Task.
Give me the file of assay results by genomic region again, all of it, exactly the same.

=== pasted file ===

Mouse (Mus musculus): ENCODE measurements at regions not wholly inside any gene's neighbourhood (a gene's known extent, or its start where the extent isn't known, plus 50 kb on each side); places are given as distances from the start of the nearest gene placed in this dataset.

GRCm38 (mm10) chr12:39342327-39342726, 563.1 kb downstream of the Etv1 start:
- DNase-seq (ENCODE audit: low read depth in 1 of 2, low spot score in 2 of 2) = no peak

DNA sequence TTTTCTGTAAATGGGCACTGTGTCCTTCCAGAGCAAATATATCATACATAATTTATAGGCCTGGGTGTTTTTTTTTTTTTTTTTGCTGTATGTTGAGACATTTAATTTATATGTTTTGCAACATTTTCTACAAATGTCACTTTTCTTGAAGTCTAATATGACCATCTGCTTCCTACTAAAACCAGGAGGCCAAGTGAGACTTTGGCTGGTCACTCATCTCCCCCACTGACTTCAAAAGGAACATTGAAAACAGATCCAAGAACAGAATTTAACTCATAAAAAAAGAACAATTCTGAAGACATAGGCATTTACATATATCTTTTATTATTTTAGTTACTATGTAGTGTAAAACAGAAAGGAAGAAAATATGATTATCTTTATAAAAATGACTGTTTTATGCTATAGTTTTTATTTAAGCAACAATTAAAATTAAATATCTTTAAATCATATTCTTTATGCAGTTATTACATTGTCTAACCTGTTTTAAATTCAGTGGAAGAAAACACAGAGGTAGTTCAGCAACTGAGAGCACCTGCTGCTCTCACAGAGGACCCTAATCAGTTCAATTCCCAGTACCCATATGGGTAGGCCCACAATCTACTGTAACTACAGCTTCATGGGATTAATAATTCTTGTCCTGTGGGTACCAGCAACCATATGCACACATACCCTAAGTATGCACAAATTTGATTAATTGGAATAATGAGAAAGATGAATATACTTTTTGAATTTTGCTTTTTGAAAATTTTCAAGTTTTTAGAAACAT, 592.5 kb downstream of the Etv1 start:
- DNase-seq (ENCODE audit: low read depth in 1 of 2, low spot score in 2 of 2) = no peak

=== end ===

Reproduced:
Mouse (Mus musculus): ENCODE measurements at regions not wholly inside any gene's neighbourhood (a gene's known extent, or its start where the extent isn't known, plus 50 kb on each side); places are given as distances from the start of the nearest gene placed in this dataset.

GRCm38 (mm10) chr12:39342327-39342726, 563.1 kb downstream of the Etv1 start:
- DNase-seq (ENCODE audit: low read depth in 1 of 2, low spot score in 2 of 2) = no peak

DNA sequence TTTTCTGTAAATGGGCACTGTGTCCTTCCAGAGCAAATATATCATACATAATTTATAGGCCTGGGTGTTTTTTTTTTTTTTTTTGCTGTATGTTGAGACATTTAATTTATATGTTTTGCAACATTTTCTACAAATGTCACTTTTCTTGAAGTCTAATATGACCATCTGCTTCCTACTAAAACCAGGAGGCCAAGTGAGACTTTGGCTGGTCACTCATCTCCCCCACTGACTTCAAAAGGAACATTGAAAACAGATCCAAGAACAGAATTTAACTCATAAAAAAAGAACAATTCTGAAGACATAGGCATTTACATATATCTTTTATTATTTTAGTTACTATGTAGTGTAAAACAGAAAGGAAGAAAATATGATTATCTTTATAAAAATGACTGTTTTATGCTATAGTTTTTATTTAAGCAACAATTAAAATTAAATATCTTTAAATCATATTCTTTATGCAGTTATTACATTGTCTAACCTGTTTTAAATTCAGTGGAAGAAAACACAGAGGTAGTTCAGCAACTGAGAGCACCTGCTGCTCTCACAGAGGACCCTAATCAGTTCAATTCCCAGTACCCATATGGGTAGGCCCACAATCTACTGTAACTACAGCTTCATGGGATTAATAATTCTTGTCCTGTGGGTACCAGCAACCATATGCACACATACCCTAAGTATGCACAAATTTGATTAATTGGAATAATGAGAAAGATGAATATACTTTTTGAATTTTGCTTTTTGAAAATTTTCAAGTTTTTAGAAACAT, 592.5 kb downstream of the Etv1 start:
- DNase-seq (ENCODE audit: low read depth in 1 of 2, low spot score in 2 of 2) = no peak